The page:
This study shows that labour-intensive efforts to reduce pressure ulcers on hospital wards can be cost-effective and lead to savings in total costs of hospital and social care.
The data included in the study regarding costs and effects of the PUB in Denmark were based on preliminary findings from a pilot study at Thy-Mors Hospital and literature.
PubMed ID
23926909 View in PubMed
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Association of hospital spending intensity with mortality and readmission rates in Ontario hospitals.

https://arctichealth.org/en/permalink/ahliterature126185
Source
JAMA. 2012 Mar 14;307(10):1037-45
Publication Type
Article
Date
Mar-14-2012
Author
Therese A Stukel
Elliott S Fisher
David A Alter
Astrid Guttmann
Dennis T Ko
Kinwah Fung
Walter P Wodchis
Nancy N Baxter
Craig C Earle
Douglas S Lee
Author Affiliation
Institute for Clinical Evaluative Sciences, G106-2075 Bayview Ave, Toronto, ON M4N 3M5, Canada. stukel@ices.on.ca
Source
JAMA. 2012 Mar 14;307(10):1037-45
Date
Mar-14-2012
Language
English
Publication Type
Article
Keywords
Adolescent
Adult
Aged
Aged, 80 and over
Colonic Neoplasms - mortality - therapy
Economics, Hospital
Female
Health Expenditures - statistics & numerical data
Heart Failure - mortality - therapy
Hip Fractures - mortality - therapy
Hospital Costs - statistics & numerical data
Humans
Longitudinal Studies
Male
Middle Aged
Myocardial Infarction - mortality - therapy
Ontario - epidemiology
Patient Readmission - statistics & numerical data
Quality of Health Care
Treatment Outcome
Young Adult
Abstract
The extent to which better spending produces higher-quality care and better patient outcomes in a universal health care system with selective access to medical technology is unknown.
To assess whether acute care patients admitted to higher-spending hospitals have lower mortality and readmissions.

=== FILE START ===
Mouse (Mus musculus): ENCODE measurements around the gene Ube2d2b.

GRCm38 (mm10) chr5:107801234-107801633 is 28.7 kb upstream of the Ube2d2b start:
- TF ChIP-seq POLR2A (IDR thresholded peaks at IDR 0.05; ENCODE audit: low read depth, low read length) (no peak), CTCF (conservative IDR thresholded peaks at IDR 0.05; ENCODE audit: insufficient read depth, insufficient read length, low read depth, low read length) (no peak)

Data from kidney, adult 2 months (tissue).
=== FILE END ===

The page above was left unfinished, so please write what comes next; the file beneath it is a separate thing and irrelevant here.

The study population comprised adults (>18 years) in Ontario, Canada, with a first admission for acute myocardial infarction (AMI) (n = 179,139), congestive heart failure (CHF) (n = 92,377), hip fracture (n = 90,046), or colon cancer (n = 26,195) during 1998-2008, with follow-up to 1 year. The exposure measure was the index hospital's end-of-life expenditure index for hospital, physician, and emergency department services.
The primary outcomes were 30-day and 1-year mortality and readmissions and major cardiac events (readmissions for AMI, angina, CHF, or death) for AMI and CHF.
Patients' baseline health status was similar across hospital expenditure groups. Patients admitted to hospitals in the highest- vs lowest-spending intensity terciles had lower rates of all adverse outcomes. In the highest- vs lowest-spending hospitals, respectively, the age- and sex-adjusted 30-day mortality rate was 12.7% vs 12.8% for AMI, 10.2% vs 12.4% for CHF, 7.7% vs 9.7% for hip fracture, and 3.3% vs 3.9% for CHF; fully adjusted relative 30-day mortality rates were 0.93 (95% CI, 0.89-0.98) for AMI, 0.81 (95% CI, 0.76-0.86) for CHF, 0.74 (95% CI, 0.68-0.80) for hip fracture, and 0.78 (95% CI, 0.66-0.91) for colon cancer. Results for 1-year mortality, readmissions, and major cardiac events were similar. Higher-spending hospitals had higher nursing staff ratios, and their patients received more inpatient medical specialist visits, interventional (AMI cohort) and medical (AMI and CHF cohorts) cardiac therapies, preoperative specialty care (colon cancer cohort), and postdischarge collaborative care with a cardiologist and primary care physician (AMI and CHF cohorts).
Among Ontario hospitals, higher spending intensity was associated with lower mortality, readmissions, and cardiac event rates.
Notes
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Comment In: JAMA. 2012 Mar 14;307(10):1082-322416105
PubMed ID
22416099 View in PubMed
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Source
CMAJ. 1989 Mar 1;140(5):494
Publication Type
Article
Date
Mar-1-1989
Author
M D Silver
Source
CMAJ. 1989 Mar 1;140(5):494
Date
Mar-1-1989
Language
English
Publication Type
Article
Keywords
Economics, Hospital
Hospitals, Teaching
Hospitals, University
Humans
Ontario
Patient Admission - economics
PubMed ID
2917286 View in PubMed
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104 records – page 1 of 11.